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A Robotic Platform for High-throughput Protoplast Isolation and Transformation

Published: September 27th, 2016



1Department of Plant Sciences, University of Tennessee, Knoxville, 2Center for Renewable Carbon, University of Tennessee, Knoxville, 3Department of Mechanical, Aerospace, and Biomedical Engineering, University of Tennessee, Knoxville

A high-throughput, automated, tobacco protoplast production and transformation methodology is described. The robotic system enables massively parallel gene expression and discovery in the model BY-2 system that should be translatable to non-model crops.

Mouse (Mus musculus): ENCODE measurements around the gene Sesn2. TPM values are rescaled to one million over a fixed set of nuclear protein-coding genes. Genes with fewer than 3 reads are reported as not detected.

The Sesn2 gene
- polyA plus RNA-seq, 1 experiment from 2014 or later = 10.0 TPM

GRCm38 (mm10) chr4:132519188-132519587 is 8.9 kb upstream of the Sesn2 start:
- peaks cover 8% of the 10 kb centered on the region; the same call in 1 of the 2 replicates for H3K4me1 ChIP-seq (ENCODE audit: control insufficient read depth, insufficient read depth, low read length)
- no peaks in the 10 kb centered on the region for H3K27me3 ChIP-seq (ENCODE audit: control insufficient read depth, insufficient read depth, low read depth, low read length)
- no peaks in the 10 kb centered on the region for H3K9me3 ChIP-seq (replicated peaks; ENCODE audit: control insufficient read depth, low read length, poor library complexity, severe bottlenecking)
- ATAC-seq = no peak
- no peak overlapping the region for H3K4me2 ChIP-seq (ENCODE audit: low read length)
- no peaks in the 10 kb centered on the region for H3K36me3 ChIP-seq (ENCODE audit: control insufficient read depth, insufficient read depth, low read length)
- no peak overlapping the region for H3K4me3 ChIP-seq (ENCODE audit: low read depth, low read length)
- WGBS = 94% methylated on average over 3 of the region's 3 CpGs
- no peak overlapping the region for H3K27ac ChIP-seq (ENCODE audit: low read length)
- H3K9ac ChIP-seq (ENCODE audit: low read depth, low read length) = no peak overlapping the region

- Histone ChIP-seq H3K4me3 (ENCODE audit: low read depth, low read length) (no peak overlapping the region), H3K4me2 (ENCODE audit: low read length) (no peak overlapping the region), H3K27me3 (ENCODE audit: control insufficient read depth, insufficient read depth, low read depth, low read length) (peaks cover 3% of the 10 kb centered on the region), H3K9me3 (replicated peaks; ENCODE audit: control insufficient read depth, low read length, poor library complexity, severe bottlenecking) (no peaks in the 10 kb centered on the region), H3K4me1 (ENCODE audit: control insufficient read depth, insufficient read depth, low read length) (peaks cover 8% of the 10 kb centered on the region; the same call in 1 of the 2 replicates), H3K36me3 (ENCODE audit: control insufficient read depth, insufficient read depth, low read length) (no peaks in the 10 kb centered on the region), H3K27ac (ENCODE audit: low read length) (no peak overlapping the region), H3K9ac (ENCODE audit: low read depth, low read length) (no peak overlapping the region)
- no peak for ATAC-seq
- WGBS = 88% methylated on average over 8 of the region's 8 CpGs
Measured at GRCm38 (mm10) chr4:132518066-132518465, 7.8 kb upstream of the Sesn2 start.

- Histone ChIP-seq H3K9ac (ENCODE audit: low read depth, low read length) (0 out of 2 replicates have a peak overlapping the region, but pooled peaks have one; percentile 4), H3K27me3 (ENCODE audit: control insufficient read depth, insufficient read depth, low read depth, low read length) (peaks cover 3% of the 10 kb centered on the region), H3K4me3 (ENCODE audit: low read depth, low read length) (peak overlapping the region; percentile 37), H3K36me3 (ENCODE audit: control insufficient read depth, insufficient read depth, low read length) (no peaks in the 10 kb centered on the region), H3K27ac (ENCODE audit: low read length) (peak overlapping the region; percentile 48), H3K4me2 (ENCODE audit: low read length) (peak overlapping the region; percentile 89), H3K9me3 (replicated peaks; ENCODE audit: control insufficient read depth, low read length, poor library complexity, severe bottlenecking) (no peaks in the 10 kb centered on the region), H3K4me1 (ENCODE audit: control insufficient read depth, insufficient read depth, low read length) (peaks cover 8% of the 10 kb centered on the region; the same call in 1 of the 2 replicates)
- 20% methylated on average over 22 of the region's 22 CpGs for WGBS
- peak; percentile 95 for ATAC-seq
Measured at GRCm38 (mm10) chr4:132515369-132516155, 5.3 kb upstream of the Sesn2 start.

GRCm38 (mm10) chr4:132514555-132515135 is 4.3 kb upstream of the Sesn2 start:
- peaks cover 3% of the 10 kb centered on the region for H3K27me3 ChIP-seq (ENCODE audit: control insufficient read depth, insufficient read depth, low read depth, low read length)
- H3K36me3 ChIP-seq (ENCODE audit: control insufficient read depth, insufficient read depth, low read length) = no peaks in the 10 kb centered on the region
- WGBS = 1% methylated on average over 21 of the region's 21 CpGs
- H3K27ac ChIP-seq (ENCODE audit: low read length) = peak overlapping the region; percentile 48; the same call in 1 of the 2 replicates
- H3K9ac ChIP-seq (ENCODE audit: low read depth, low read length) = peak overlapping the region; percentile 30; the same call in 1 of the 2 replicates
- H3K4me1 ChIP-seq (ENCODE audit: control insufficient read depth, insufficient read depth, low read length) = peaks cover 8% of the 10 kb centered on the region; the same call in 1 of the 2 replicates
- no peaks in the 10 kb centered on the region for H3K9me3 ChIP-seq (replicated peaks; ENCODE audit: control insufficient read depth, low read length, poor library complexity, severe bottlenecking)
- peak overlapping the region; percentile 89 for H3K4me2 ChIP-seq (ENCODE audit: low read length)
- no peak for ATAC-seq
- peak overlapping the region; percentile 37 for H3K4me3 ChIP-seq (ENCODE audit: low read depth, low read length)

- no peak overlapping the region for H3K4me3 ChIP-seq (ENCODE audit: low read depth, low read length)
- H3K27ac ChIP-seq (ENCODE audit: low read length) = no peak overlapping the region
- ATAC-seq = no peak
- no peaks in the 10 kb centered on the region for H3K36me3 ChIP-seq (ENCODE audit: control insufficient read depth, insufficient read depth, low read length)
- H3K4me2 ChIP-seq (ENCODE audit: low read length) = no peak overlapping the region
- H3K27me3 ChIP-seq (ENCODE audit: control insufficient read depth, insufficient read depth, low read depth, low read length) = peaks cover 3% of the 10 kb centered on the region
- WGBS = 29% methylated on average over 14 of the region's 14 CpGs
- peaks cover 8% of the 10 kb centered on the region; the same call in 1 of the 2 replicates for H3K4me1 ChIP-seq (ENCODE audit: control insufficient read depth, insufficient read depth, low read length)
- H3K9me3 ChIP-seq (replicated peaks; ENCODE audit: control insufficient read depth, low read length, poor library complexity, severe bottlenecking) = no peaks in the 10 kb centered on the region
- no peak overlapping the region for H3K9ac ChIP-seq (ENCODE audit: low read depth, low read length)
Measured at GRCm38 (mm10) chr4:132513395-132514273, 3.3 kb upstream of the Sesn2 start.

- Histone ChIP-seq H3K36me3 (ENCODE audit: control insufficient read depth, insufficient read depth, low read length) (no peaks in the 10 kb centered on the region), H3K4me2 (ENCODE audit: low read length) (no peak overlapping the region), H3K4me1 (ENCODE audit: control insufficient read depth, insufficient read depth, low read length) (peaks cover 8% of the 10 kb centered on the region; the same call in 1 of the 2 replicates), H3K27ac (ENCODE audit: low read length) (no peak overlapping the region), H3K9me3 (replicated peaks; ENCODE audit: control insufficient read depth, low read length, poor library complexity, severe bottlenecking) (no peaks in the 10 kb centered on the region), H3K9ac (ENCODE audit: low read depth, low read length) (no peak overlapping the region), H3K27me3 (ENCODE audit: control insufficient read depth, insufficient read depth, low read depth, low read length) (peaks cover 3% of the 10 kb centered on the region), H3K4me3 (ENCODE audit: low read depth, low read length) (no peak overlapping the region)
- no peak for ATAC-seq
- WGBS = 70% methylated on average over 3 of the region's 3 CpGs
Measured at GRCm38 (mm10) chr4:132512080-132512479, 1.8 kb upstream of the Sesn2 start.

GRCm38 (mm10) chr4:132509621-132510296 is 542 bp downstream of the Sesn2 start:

Over the last decade there has been a resurgence in the use of plant protoplasts that range from model species to crop species, for analysis of signal transduction pathways, transcriptional regulatory networks, gene expression, genome-editing, and gene-silencing. Furthermore, significant progress has been made in the regeneration of plants from protoplasts, which has generated even more interest in the use of these systems for plant genomics. In this work, a protocol has been developed for automation of protoplast isolation and transformation from a 'Bright Yellow' 2 (BY-2) tobacco suspension culture using a robotic platform. The transformation procedures were validated using an orange fluorescent protein (OFP) reporter gene (pporRFP) under the control of the Cauliflower mosaic virus 35S promoter (35S). OFP expression in protoplasts was confirmed by epifluorescence microscopy. Analyses also included protoplast production efficiency methods using propidium iodide. Finally, low-cost food-grade enzymes were used for the protoplast isolation procedure, circumventing the need for lab-grade enzymes that are cost-prohibitive in high-throughput automated protoplast isolation and analysis. Based on the protocol developed in this work, the complete procedure from protoplast isolation to transformation can be conducted in under 4 hr, without any input from the operator. While the protocol developed in this work was validated with the BY-2 cell culture, the procedures and methods should be translatable to any plant suspension culture/protoplast system, which should enable acceleration of crop genomics research.